•••

Only semi-relevant but one of my favorite movies so I’m adding it anyway.

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3 responses to “Dear NSA, Read Me.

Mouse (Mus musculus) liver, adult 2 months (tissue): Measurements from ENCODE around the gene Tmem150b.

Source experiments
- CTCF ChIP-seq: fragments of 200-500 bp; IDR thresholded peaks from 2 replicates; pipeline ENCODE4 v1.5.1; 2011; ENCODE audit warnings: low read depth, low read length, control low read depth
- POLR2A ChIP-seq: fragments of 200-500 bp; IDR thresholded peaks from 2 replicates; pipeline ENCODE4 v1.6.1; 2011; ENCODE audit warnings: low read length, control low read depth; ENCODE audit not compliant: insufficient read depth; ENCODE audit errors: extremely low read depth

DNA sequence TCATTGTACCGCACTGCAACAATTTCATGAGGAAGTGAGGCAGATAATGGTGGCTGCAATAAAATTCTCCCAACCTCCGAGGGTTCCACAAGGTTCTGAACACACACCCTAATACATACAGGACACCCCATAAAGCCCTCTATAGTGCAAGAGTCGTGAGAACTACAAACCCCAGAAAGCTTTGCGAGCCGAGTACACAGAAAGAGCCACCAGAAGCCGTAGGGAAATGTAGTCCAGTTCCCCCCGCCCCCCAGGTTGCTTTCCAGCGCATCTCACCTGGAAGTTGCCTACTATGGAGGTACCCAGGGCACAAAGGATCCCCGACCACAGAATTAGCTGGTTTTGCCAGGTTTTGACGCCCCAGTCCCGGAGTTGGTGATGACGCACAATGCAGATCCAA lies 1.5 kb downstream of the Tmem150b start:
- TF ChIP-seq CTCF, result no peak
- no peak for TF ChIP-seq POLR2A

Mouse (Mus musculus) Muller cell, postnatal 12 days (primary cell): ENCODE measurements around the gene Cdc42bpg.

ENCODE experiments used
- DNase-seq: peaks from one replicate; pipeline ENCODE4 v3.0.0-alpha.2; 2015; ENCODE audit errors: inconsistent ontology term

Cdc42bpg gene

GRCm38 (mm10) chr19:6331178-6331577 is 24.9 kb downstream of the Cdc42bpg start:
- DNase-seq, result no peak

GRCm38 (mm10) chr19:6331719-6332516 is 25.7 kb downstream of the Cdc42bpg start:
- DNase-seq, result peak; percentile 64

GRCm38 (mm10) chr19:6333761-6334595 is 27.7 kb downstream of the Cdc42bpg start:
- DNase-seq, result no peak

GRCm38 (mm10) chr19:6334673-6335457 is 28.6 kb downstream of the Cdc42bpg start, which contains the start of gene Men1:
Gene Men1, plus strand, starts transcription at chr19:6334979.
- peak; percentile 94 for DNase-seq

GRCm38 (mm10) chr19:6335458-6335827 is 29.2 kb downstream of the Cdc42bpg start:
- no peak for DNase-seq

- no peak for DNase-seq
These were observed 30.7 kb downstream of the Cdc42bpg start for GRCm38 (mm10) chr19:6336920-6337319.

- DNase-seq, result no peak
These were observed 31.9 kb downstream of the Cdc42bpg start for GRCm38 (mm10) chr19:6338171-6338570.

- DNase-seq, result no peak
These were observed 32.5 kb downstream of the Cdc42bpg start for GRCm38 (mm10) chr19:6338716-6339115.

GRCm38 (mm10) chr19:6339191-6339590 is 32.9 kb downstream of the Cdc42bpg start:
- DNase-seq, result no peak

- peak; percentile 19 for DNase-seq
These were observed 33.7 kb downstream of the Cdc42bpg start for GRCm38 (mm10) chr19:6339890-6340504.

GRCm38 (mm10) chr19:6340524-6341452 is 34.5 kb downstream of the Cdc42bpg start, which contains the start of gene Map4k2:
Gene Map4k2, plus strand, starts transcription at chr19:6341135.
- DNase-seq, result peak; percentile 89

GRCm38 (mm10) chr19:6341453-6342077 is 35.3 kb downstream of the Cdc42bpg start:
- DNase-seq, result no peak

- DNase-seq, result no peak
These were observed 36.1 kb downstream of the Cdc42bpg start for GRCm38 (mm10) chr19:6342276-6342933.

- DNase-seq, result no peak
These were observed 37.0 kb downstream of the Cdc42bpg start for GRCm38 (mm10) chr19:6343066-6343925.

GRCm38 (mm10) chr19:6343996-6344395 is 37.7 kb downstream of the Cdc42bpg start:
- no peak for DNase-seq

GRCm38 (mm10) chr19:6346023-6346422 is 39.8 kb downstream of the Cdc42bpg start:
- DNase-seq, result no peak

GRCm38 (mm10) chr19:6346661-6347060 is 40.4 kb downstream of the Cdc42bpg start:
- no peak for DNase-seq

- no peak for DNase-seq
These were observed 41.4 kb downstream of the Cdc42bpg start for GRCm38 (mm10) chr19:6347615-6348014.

1. I’ve been agreeable and forgiving of a lot of Obama’s actions and throughout his term, but this kind of garbage can’t be ignored. This kind of intense, privacy-violating monitoring isn’t new, either. It’s just caught up with Internet and cellular technology now. Indeed, the government shouldn’t need to sift through the dealings of every citizen, it should be relatively easy to distinguish questionable individuals from honest citizens through more constitution-adherent means (notice that I didn’t say LEGAL means, the fact that PRISM’s actions were legal is what’s scary to begin with). I understand that after 9/11 politicians had to show that they were going to do something to make sure it doesn’t happen again, but I think further privacy inroads is not the way to go. It’s so un-American that it doesn’t even take an outsider to point it out to either end of the political spectrum. Now I’d hate to encourage both your cynicism and my own, but I guarantee it: it will blow over like no big deal in about a couple weeks. Hell, I bet next election it will be used against the Dem’s as if the Republican Party had their hands clean of it, and it will work. I don’t know if people have short memory spans, short attention spans, or are just too lazy to get all the facts and history themselves, but it will work. And don’t get me wrong, the Democratic Party pulled the same kind of thing over the housing market crash; there too, BOTH parties were quite instrumental it its happening, yet the Republican Party caught a lot of crap for it. There, too, people had a stink for only a few months (not to mention more controversy was made over the bailout than the undone regulations that caused the mess in the first place). In short, people need to care, but they really, really, don’t want to. Oh, and to Obama: I expected better of a fellow liberal. Be the grown-up and save yourself some face: apologize, and dispense of the program altogether. You’d probably earn respect and integrity points, if anything.